Rural Nicaragua Ag Extension Project

Better agriculture, better farm animals, better land management, better food, better nutrition, better income! These are aims of the “Rural Nicaragua Ag Extension Project,” a collaborative effort of the community of Talolinga, the Adams County Young Grower Alliance (an initiative of Penn State Extension) and Project Gettysburg/León.

The project, conceived in 2010, began with the training of a local Talolingan, Javier Espinoza, as an extensionist who is sharing his knowledge and skills with the community. His challenging task is to introduce new practices in crop diversification, in composting, in identifying and controlling pests and weeds, in soil improvement, in erosion control, in irrigation techniques, and in raising organic family gardens! School gardens, organic demonstration plots and women’s farming groups are driving this initiative.

In 2013 a second training program was added for an extensionist with veterinary skills. As a result, Marvin, also from Talolinga, has begun his preparation to be the veterinary extensionist. The agricultural and veterinary facets of the program in Talolinga have been so encouraging that in 2014 a third young man will begin training in agroforestry. Years of deforestation in Nicaragua for firewood has caused a significant problem, and there is a need for people knowledgeable about the planting and proper care of trees.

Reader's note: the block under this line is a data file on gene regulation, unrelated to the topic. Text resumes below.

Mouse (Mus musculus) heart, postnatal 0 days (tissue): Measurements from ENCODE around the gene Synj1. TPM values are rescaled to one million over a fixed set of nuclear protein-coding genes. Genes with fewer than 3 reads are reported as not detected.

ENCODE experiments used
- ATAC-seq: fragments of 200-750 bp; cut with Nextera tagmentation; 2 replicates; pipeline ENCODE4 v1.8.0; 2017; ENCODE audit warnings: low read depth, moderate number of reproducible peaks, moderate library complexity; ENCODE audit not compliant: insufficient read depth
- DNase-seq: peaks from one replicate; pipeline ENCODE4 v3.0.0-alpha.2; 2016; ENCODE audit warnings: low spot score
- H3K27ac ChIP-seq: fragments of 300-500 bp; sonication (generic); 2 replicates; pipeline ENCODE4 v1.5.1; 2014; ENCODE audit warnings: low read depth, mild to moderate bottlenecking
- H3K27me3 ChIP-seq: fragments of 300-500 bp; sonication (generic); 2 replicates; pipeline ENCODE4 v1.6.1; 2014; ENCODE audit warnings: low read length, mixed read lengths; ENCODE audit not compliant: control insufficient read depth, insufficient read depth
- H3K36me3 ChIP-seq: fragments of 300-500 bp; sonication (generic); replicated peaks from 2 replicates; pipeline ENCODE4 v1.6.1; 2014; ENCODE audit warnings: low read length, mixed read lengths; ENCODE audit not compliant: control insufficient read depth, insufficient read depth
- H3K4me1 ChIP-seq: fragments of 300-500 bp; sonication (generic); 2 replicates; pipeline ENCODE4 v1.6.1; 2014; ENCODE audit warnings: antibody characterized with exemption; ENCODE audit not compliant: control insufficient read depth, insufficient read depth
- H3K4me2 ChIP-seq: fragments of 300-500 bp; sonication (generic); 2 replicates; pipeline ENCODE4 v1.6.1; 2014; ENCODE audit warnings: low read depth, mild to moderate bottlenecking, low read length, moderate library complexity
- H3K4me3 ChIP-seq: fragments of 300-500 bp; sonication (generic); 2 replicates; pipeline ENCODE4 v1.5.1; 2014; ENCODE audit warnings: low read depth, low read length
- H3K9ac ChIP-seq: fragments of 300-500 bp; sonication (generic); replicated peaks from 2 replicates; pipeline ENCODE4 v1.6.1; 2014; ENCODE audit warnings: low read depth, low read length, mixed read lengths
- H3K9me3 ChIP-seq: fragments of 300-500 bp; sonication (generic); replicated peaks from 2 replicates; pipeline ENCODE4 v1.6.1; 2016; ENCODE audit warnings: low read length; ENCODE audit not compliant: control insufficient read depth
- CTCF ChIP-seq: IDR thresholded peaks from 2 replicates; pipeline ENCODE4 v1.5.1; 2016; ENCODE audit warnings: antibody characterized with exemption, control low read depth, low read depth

Why Talolinga? Ride horseback for an hour up the steep, rocky road and you’ll appreciate the remoteness of this community of about 80 families at 3,000 feet above sea level.  The average income, almost exclusively dependent on agriculture, is between $3 and $4 per day. Visit the people and you will get a sense of their kindness and humble nature along with the challenges and needs they face daily.

Why Talolinga? PGL has maintained a relationship with this community both in cultural exchange and development work for over 23 years! Year after year the people of Talolinga have graciously hosted delegations, and PGL has partnered with community leaders to carry out a range of projects, from drinking-water wells to latrines to a revolving loan fund for farmers.

Sponsor This Project!Your monthly contribution of $20 will help with the purchase of supplies for the extension agent and the families and farmers whom he instructs.